But it’s not just about the night. What about a brief midday siesta? There’s something to be said about the heart-healthy benefits of napping [38]. Several studies have highlighted how daytime naps, especially if kept short and not too late in the day, can reduce heart attack risks. However, consistently napping for longer than 60 minutes is associated with an increased risk for heart disease [39].

Taking Action

Treat alternative sleep schedules with caution. You may see influencers on social media touting the latest “polyphasic sleep hack.” Polyphasic means sleeping more than once per day. But research points more in the direction of getting a good night’s sleep, possibly augmented by a short daytime nap to maximize productivity and minimize disease risk [40].

If you work from home, take an hour break. Set a timer for 25 minutes and take a short nap. Studies show that short naps are more strongly associated with health benefits than long naps, i.e., those longer than 60 minutes. Bear in mind, that these studies do not establish causality. People taking long naps may be suffering from other conditions predisposing them to cardiovascular disease [41].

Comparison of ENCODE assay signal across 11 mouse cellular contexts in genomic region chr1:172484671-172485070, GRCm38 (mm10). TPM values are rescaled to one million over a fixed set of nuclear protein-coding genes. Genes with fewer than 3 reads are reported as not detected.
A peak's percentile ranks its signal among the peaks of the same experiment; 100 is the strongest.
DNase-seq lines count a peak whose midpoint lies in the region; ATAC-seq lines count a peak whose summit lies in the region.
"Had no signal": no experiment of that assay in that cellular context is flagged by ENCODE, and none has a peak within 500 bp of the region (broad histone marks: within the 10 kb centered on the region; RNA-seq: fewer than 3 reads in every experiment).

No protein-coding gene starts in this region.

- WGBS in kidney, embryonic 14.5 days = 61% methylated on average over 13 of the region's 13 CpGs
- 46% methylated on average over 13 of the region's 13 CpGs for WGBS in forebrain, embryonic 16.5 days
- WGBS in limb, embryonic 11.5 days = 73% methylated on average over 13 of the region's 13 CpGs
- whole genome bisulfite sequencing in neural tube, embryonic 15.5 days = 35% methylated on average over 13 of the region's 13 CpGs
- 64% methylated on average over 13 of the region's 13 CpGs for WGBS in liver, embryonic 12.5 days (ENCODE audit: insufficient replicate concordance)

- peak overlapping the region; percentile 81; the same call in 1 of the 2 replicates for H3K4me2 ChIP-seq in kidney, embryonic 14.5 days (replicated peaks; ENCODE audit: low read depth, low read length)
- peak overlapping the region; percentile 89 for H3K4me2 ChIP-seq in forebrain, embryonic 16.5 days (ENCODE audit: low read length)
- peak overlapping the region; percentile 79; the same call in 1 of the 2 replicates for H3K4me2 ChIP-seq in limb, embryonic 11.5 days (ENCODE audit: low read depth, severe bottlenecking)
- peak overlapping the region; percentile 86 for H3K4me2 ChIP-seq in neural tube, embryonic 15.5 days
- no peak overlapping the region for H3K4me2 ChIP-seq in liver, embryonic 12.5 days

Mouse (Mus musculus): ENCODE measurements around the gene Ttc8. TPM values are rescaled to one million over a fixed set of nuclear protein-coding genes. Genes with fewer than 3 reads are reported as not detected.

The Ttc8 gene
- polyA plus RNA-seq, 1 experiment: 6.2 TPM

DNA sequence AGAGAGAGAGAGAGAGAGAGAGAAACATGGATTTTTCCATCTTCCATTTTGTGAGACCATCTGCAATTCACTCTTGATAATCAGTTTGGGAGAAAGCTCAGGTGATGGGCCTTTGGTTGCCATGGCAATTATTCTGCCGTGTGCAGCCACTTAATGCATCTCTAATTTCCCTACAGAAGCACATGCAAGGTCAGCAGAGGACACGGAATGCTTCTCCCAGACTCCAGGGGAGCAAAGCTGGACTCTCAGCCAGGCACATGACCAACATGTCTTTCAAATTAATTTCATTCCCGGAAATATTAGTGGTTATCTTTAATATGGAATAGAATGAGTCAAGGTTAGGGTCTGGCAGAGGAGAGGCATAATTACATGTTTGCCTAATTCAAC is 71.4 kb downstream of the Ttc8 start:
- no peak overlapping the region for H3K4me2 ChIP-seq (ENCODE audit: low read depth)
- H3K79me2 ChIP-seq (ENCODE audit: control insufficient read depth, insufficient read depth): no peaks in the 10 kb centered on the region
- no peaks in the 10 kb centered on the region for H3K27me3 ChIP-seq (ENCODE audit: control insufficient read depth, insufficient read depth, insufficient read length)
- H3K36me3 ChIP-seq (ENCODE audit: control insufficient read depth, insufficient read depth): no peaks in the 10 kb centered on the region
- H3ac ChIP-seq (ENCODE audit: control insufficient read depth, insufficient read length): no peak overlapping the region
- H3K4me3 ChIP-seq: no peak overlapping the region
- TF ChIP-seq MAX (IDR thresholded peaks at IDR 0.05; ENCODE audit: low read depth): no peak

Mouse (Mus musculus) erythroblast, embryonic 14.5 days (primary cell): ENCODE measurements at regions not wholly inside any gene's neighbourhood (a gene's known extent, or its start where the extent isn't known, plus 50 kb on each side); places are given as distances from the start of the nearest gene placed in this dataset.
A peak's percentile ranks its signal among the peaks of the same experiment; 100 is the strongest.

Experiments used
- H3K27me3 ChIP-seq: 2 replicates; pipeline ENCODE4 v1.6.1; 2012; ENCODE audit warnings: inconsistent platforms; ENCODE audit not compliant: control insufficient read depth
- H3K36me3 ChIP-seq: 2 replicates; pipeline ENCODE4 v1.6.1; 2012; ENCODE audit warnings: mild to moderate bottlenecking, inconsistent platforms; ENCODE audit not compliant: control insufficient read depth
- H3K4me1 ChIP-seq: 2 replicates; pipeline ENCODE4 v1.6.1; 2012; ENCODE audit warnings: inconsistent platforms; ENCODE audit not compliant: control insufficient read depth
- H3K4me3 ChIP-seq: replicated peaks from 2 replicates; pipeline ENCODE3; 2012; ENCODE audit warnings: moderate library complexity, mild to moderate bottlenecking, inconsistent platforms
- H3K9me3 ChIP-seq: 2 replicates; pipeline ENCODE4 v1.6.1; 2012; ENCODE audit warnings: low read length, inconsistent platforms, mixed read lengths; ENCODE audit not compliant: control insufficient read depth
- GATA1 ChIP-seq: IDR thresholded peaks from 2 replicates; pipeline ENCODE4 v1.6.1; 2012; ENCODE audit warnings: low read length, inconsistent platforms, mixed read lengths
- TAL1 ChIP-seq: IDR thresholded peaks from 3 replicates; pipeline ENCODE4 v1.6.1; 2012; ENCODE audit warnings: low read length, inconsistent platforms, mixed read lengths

Cultivate Relationships

The timeless adage “Man is a social animal” rings especially true when discussing life expectancy. Across the globe, regions known as “Blue Zones,” where individuals consistently live longer and healthier lives, underscore the profound importance of robust social ties. Yet, it’s worth noting that it isn’t merely about the quantity of interactions, but the depth and quality.